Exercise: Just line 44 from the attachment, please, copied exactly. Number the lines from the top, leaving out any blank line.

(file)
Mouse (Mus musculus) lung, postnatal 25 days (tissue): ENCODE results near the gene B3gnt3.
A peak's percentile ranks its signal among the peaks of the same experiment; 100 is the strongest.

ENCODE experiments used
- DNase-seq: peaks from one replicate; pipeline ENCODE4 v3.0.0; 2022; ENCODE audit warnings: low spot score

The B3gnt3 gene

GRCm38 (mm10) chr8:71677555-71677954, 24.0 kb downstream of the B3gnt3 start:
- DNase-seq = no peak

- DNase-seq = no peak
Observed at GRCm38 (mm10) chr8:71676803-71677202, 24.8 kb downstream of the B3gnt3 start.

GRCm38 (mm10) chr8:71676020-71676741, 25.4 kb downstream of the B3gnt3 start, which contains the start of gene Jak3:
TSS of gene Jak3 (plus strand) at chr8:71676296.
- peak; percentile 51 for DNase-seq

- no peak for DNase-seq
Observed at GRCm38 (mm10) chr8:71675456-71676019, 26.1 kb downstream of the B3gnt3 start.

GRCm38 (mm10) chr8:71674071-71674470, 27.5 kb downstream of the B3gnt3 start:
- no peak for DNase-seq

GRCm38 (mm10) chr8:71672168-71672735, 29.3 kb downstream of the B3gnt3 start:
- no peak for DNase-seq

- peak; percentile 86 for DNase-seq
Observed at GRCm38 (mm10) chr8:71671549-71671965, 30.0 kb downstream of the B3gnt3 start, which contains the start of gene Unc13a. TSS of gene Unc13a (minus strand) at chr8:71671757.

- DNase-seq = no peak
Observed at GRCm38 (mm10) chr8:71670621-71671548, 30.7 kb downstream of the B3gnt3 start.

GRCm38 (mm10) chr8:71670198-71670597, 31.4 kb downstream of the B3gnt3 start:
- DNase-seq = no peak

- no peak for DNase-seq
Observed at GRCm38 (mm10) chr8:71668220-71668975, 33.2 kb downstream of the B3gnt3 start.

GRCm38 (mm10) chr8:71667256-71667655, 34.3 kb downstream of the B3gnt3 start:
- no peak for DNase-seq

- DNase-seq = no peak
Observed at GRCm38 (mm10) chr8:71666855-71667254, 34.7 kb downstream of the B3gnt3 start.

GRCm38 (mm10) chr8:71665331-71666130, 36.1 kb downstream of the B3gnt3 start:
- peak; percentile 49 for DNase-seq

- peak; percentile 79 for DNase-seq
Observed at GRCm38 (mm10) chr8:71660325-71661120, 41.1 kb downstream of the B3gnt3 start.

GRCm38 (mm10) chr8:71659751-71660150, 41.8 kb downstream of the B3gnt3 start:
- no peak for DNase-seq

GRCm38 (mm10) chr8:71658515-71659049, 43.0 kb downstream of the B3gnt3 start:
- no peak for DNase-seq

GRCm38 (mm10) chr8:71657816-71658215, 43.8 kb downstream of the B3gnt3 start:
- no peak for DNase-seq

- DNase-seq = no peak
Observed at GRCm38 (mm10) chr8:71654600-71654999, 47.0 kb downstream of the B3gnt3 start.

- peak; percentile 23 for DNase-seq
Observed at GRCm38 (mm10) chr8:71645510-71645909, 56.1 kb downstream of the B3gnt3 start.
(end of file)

Observed at GRCm38 (mm10) chr8:71645510-71645909, 56.1 kb downstream of the B3gnt3 start.